Christopher Lyddy, State Representative


Photo of Christopher Lyddy, State Representative

Twenty-five year old social worker Christopher Lyddy recently became the youngest elected state representative serving the 106th House District centered in Newtown. He is a Democrat who won in a previously Republican District. Chris received his MSW from the University of Pennsylvania and a BSW from Salve Regina University in Rhode Island. With his election in 2008 there are now five MSWs in the Connecticut General Assembly. The others are Speaker of the House Chris Donovan, Representative Ken Green, Senator Edith Prague, and Representative Toni Walker.

Chris became interested in policy and politics in a policy course at Salve Regina. As part of this class he shadowed a state senator. He spent a week working for the Senator doing research and policy work. After this experience he realized that policy and politics interested him and he decided to try to combine social work with policy and politics.

At Penn Chris was able to study at other schools. He took a course at the FELS Institute of Government where he was exposed to a new way to understand policy. He learned the many ways policy influences practice and how practice should influence policy. So when he returned to Newtown he decided to seek elective office.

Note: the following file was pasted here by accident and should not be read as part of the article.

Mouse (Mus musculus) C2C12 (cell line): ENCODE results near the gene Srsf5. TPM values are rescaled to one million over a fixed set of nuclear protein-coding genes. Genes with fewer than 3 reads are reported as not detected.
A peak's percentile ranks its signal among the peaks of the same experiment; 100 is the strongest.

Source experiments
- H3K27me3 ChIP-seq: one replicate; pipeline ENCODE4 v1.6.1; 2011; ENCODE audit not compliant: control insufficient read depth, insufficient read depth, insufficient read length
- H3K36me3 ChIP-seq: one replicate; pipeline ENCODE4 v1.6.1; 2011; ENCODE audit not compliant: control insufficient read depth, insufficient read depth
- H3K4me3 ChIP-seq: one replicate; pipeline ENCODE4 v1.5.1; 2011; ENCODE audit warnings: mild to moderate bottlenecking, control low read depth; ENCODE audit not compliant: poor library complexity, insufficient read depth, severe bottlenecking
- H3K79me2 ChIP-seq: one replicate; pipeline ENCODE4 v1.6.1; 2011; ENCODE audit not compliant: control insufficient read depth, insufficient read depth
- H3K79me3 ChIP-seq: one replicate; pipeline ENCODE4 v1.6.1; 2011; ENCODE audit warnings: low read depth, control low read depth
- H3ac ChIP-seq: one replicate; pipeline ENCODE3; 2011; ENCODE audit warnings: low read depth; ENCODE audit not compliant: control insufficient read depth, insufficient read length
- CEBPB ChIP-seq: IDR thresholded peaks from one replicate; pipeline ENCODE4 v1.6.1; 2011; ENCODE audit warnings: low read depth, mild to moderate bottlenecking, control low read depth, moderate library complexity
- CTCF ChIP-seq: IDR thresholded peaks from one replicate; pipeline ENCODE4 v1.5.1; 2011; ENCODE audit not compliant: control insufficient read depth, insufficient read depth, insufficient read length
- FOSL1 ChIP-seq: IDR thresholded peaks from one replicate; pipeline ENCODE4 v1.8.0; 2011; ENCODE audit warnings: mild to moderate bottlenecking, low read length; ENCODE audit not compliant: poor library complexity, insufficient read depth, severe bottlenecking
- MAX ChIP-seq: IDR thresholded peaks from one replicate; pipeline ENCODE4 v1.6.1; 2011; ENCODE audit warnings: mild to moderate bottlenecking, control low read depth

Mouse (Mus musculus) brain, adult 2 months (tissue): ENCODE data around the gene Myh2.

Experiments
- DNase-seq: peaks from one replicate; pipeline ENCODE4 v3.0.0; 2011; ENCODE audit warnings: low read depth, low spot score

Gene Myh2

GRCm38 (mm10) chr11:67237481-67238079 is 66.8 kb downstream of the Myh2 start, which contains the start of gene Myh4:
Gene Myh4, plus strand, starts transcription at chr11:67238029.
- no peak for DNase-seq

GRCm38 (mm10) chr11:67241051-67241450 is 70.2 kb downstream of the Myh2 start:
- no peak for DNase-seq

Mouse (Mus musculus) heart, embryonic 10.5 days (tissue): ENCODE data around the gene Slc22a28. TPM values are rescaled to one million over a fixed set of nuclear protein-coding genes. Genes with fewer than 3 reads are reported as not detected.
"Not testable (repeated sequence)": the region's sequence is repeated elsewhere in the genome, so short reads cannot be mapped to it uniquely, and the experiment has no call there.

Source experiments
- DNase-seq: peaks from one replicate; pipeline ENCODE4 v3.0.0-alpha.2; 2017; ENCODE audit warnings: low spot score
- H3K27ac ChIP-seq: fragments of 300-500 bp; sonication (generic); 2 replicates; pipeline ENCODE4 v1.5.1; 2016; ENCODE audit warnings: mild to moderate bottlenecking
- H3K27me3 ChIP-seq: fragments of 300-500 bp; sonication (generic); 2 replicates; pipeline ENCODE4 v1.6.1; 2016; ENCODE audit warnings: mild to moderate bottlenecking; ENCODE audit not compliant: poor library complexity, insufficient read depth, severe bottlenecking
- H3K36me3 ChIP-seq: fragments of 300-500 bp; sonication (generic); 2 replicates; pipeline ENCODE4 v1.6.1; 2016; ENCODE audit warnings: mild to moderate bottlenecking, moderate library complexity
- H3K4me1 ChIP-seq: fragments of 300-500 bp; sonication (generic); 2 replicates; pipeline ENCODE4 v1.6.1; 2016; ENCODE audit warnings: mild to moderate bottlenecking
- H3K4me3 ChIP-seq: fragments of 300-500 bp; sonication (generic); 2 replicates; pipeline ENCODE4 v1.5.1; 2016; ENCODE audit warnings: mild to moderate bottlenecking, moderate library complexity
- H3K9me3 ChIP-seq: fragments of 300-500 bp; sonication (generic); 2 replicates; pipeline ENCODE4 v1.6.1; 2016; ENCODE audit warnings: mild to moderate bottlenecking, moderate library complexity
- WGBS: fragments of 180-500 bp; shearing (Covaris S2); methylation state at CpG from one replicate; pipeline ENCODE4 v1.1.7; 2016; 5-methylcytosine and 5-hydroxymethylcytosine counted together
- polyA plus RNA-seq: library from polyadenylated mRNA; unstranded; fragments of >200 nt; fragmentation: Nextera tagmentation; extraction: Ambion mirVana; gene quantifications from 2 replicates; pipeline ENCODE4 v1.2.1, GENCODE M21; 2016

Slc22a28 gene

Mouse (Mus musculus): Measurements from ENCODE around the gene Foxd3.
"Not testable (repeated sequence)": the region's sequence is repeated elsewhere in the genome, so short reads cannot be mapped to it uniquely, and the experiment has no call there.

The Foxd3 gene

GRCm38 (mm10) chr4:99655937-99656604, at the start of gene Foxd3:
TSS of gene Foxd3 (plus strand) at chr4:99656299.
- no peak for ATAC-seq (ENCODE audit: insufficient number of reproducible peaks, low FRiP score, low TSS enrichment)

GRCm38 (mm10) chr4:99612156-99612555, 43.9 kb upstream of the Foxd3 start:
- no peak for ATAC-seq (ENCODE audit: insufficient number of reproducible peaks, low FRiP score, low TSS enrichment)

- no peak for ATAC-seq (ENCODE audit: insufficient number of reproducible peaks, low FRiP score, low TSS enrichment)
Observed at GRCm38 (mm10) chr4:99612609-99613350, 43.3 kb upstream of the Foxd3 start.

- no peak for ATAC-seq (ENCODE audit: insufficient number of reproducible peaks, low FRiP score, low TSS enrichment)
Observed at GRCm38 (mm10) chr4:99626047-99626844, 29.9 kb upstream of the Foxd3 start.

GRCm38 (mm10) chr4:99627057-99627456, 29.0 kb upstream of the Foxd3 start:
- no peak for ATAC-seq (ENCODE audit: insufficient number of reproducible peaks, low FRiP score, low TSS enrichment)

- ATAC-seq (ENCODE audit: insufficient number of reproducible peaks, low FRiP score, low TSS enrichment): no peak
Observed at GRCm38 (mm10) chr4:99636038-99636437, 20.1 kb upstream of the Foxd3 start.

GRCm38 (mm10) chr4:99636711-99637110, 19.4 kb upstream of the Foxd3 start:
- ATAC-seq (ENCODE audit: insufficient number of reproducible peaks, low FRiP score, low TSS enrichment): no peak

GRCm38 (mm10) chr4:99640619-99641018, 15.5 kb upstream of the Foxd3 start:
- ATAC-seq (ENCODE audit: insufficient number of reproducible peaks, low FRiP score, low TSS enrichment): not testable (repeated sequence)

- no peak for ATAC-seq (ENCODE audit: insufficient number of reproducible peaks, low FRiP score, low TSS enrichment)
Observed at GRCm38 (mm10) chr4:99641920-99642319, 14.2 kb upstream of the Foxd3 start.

As a member of the Newtown Town Council he worked on many local issues that were important to constituents. At the same time he quickly saw that many of the town’s concerns were really state and federal issues. When the House seat came open he decided to run. Another social worker, Addie Sandler, a second year MSW Policy Practice major at UConn worked on his campaign.

Chris believes that as a state representative combined with having a background in social work will make it possible for him to work for policies important to his constituents and the citizen of Connecticut while also hearing and amplifying the voices of the disenfranchised. As an elected official he will be able to follow the call of the Code of Ethics to reduce oppression and represent those who are most vulnerable and disadvantaged.

In his social work education he learned about how systems connect and have both a positive or negative impact on individuals, families, communities and organizations. He understands that each of us is part of a larger system that who we are and what we can do is influenced by that fact. He tried hard to never lose sight of this important reality.

In addition to his work at the State Legislature, Chris is also the Program Director for the Hartford Juvenile Risk Reduction Center. In this position Chris is responsible for the supervision of all program staff, the implementation of evidence-based curricula, and serving as the program’s point-person for the Court Support Services Division, juvenile and youth probation officers, and other community-based stakeholders.